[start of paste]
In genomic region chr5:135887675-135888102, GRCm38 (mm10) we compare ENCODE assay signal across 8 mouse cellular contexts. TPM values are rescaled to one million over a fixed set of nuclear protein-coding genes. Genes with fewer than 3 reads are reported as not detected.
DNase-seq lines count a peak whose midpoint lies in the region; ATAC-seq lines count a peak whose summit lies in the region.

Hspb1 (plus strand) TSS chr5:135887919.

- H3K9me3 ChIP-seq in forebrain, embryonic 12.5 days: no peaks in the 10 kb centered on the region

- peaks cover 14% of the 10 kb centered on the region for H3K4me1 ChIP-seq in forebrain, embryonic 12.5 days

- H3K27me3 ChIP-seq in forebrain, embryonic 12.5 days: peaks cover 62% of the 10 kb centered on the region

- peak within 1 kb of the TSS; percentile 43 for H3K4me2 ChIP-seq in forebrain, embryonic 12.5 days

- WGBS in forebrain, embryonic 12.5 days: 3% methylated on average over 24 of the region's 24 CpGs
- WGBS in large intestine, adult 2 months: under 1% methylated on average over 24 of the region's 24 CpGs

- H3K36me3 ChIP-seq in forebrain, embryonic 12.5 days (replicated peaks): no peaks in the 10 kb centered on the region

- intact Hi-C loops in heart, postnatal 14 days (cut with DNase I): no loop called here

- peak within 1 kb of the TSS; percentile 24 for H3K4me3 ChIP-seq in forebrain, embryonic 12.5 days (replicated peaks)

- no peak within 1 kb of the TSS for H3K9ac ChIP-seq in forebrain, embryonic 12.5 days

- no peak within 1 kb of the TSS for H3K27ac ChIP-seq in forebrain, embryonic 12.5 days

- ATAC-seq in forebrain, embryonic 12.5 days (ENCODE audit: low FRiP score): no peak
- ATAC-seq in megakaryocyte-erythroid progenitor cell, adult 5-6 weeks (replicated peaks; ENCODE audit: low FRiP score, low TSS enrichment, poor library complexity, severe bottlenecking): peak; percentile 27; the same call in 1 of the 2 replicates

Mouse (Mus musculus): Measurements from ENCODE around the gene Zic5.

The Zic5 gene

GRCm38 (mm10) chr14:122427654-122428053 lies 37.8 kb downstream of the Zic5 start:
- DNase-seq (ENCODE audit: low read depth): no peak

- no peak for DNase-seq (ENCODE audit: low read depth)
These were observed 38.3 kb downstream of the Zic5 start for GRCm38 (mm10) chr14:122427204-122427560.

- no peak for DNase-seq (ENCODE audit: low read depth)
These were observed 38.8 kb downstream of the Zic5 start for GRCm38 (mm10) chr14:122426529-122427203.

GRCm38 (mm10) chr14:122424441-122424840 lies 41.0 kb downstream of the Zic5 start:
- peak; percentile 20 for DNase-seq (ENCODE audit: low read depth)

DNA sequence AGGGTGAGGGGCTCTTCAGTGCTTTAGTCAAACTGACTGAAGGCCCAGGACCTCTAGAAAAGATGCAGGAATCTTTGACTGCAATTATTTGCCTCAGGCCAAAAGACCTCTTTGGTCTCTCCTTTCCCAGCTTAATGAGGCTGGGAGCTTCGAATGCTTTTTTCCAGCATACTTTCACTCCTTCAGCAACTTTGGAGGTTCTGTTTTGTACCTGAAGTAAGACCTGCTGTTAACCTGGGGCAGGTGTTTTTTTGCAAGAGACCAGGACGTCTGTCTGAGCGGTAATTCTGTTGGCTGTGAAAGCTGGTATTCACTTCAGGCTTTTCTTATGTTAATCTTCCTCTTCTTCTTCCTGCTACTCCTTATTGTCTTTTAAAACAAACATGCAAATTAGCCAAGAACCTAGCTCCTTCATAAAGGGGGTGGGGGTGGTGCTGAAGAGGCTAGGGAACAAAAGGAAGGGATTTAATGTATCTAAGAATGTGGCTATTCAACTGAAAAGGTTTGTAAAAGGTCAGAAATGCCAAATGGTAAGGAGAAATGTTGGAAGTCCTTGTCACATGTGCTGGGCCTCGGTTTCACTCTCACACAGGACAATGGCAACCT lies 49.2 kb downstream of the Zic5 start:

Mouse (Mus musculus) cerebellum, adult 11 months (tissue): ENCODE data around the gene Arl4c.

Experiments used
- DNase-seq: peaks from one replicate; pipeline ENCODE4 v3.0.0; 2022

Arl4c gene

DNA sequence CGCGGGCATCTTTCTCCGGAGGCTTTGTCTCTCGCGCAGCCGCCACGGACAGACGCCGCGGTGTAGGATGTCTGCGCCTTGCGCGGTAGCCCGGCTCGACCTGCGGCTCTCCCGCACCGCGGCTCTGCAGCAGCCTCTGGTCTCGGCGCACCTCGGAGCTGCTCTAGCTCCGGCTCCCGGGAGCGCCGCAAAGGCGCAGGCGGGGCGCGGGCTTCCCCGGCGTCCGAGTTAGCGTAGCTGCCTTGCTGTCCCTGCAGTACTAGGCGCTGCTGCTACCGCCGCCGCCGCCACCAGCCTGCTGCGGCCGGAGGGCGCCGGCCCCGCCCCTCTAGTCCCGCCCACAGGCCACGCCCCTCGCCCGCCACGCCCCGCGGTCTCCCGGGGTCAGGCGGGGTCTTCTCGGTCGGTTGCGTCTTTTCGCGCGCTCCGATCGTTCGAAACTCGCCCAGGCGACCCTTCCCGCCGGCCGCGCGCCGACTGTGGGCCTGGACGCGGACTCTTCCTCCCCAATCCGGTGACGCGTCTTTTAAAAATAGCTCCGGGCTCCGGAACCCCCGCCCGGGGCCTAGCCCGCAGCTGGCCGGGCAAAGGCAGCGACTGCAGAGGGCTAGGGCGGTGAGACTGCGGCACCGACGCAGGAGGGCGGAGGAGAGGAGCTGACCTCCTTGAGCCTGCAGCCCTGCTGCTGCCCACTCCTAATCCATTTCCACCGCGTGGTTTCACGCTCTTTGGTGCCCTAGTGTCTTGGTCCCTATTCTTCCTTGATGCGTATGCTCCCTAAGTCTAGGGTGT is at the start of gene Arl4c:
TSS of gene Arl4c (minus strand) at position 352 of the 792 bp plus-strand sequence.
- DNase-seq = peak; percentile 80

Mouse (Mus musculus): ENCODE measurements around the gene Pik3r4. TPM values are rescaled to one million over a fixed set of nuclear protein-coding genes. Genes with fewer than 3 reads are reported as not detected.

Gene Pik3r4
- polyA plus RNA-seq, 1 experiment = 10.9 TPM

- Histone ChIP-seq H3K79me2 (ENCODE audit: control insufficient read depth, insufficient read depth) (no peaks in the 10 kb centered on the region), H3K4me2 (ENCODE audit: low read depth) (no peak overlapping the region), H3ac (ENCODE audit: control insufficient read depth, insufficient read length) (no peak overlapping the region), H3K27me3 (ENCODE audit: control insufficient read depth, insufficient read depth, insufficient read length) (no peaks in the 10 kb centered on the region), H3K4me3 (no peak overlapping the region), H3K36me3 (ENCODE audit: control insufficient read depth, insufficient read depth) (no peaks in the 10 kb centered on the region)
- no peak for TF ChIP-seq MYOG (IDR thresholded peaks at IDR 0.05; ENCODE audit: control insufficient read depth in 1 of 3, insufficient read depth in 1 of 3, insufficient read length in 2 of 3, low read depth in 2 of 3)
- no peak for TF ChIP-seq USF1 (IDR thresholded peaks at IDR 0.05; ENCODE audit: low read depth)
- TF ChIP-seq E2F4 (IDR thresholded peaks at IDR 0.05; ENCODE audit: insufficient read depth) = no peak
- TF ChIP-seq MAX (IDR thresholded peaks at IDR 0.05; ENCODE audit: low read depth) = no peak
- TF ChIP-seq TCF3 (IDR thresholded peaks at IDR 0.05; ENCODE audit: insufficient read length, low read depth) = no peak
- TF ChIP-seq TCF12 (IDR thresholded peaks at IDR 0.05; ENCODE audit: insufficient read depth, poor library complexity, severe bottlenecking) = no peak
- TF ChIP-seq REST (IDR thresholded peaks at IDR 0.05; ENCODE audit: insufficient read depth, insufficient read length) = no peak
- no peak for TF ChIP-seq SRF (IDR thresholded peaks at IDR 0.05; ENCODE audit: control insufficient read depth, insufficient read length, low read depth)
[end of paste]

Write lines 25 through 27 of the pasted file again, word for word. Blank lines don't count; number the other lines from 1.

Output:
GRCm38 (mm10) chr14:122424441-122424840 lies 41.0 kb downstream of the Zic5 start:
- peak; percentile 20 for DNase-seq (ENCODE audit: low read depth)

DNA sequence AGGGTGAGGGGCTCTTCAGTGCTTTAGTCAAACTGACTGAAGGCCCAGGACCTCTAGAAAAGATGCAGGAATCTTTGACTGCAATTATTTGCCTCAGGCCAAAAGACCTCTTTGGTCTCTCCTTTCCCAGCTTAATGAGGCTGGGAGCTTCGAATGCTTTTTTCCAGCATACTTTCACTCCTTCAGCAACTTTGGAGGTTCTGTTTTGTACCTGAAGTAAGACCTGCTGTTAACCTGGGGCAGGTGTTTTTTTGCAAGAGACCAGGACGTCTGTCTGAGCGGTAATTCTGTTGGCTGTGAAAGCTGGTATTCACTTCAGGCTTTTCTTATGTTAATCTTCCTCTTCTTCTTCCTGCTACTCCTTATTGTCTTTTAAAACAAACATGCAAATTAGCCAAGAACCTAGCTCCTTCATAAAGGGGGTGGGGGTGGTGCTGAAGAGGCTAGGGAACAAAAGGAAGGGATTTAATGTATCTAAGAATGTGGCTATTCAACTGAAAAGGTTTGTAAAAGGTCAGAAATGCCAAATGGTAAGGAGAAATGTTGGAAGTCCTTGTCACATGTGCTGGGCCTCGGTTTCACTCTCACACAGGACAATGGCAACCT lies 49.2 kb downstream of the Zic5 start: